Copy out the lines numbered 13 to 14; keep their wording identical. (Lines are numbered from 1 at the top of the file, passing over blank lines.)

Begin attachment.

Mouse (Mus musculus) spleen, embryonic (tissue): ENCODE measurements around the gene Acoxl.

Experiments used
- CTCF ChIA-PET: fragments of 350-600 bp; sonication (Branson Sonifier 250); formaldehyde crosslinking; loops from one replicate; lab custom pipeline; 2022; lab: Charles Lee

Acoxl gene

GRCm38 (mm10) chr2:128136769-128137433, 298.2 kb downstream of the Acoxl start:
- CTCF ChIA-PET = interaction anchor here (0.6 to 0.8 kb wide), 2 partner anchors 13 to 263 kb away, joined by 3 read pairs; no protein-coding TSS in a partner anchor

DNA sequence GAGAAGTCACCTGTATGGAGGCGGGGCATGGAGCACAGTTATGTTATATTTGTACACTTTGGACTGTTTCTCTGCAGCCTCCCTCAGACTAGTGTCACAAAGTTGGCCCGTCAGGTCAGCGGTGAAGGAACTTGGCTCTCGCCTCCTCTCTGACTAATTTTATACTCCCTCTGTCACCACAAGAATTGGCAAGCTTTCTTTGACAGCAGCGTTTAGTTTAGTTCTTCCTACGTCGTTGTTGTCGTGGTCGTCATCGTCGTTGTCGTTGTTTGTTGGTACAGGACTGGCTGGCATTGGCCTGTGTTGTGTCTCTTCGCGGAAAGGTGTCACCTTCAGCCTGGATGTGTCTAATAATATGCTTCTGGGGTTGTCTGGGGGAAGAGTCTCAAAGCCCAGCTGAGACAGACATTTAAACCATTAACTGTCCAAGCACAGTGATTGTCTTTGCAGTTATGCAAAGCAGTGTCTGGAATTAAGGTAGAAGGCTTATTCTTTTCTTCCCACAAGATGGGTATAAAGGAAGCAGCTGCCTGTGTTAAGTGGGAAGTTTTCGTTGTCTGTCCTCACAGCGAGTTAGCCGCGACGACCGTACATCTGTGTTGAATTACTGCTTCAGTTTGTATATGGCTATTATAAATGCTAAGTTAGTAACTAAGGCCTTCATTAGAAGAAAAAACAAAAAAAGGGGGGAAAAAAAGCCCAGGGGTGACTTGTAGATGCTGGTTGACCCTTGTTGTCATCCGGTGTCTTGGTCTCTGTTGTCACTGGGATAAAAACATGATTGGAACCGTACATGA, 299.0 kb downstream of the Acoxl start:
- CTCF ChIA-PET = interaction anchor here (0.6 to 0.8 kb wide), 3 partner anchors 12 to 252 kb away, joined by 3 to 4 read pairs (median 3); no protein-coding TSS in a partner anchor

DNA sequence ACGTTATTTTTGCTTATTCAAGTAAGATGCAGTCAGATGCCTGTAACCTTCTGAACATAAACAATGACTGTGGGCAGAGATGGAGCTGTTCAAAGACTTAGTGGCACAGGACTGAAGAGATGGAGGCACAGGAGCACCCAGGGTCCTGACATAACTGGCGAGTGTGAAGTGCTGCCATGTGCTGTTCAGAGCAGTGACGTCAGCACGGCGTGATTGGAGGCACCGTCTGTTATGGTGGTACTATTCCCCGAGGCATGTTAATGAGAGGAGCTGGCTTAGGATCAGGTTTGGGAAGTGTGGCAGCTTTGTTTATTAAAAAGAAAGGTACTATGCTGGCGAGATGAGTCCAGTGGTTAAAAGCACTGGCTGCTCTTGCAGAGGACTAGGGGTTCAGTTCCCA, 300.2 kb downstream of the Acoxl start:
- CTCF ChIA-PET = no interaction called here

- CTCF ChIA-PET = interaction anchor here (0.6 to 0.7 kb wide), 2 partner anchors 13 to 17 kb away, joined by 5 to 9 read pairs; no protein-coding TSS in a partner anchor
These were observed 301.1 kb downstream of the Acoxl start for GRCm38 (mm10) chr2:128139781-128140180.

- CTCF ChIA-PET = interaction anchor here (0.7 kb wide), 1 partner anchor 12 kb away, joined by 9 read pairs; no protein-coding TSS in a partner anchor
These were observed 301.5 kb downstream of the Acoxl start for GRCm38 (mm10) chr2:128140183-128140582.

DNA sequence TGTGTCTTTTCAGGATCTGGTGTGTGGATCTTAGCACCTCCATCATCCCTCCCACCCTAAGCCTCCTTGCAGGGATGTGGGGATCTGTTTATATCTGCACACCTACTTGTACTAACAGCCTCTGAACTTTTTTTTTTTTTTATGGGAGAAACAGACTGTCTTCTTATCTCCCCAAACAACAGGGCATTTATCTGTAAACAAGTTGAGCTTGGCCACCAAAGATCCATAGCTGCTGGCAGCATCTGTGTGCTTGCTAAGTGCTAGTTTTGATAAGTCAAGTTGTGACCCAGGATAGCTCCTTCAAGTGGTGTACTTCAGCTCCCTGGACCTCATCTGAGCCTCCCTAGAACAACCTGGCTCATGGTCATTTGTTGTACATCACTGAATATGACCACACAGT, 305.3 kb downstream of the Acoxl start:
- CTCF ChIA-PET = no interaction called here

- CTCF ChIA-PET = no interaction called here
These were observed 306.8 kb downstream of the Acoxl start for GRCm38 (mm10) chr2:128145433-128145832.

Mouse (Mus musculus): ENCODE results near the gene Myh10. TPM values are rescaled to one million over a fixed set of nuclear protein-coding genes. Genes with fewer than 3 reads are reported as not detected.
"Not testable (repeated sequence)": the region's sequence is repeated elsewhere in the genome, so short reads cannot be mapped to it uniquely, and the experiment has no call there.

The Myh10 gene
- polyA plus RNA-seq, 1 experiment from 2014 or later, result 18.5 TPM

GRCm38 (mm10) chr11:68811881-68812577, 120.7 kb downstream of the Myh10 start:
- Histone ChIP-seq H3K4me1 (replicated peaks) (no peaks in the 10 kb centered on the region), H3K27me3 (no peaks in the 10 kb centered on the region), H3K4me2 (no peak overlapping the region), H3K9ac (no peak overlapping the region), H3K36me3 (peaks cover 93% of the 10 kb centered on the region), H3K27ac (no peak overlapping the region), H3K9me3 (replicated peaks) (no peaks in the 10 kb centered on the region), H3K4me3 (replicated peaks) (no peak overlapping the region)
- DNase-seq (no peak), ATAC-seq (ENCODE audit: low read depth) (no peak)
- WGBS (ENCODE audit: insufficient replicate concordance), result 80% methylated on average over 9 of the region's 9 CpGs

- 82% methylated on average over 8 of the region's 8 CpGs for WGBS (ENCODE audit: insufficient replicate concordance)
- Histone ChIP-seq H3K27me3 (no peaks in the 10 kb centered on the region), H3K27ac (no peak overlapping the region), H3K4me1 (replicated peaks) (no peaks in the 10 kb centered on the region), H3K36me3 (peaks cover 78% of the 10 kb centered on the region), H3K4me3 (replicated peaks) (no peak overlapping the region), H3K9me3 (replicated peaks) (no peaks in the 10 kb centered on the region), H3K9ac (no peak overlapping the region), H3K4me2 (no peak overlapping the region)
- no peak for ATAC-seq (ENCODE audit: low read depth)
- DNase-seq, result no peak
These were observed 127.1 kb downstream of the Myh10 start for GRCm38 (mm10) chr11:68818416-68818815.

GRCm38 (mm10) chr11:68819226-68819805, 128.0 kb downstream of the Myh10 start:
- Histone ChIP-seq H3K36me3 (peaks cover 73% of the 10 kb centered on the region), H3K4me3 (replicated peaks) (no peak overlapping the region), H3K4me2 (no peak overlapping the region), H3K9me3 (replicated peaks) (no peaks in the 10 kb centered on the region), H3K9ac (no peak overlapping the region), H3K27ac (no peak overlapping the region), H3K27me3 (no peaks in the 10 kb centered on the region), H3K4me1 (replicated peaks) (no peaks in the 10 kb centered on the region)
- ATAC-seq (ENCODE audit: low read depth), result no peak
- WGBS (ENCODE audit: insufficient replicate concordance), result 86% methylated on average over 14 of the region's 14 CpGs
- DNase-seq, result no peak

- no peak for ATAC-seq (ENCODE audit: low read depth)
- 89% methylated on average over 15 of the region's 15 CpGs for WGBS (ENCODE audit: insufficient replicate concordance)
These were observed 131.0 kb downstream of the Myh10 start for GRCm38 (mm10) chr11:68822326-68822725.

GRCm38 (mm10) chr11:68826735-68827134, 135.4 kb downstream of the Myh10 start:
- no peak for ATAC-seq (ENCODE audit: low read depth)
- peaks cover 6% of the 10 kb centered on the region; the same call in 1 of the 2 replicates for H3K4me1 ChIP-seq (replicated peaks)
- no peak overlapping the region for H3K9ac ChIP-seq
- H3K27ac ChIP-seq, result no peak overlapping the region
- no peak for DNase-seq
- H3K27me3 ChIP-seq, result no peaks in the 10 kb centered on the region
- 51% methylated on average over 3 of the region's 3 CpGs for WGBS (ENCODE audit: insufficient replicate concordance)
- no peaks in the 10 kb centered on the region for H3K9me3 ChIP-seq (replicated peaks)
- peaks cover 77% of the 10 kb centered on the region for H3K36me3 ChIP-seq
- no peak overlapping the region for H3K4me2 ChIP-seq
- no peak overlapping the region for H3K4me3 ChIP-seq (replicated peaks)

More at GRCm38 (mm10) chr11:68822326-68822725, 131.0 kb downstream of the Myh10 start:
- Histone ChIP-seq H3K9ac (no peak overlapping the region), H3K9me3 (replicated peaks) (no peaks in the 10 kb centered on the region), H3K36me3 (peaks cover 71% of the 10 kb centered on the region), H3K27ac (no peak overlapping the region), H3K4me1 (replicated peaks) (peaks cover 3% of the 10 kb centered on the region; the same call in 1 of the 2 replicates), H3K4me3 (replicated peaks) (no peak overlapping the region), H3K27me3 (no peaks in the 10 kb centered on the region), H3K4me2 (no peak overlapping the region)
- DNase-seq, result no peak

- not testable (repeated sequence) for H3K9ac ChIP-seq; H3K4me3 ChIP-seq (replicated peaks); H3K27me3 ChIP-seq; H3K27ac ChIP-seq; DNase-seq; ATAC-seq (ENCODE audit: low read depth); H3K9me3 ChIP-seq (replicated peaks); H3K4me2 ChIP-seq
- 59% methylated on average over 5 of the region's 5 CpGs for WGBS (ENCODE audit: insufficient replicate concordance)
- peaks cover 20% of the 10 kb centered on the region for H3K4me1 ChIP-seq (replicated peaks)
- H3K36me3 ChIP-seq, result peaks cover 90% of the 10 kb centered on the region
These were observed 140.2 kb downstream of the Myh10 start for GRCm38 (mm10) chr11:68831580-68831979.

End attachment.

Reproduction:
- CTCF ChIA-PET = interaction anchor here (0.7 kb wide), 1 partner anchor 12 kb away, joined by 9 read pairs; no protein-coding TSS in a partner anchor
These were observed 301.5 kb downstream of the Acoxl start for GRCm38 (mm10) chr2:128140183-128140582.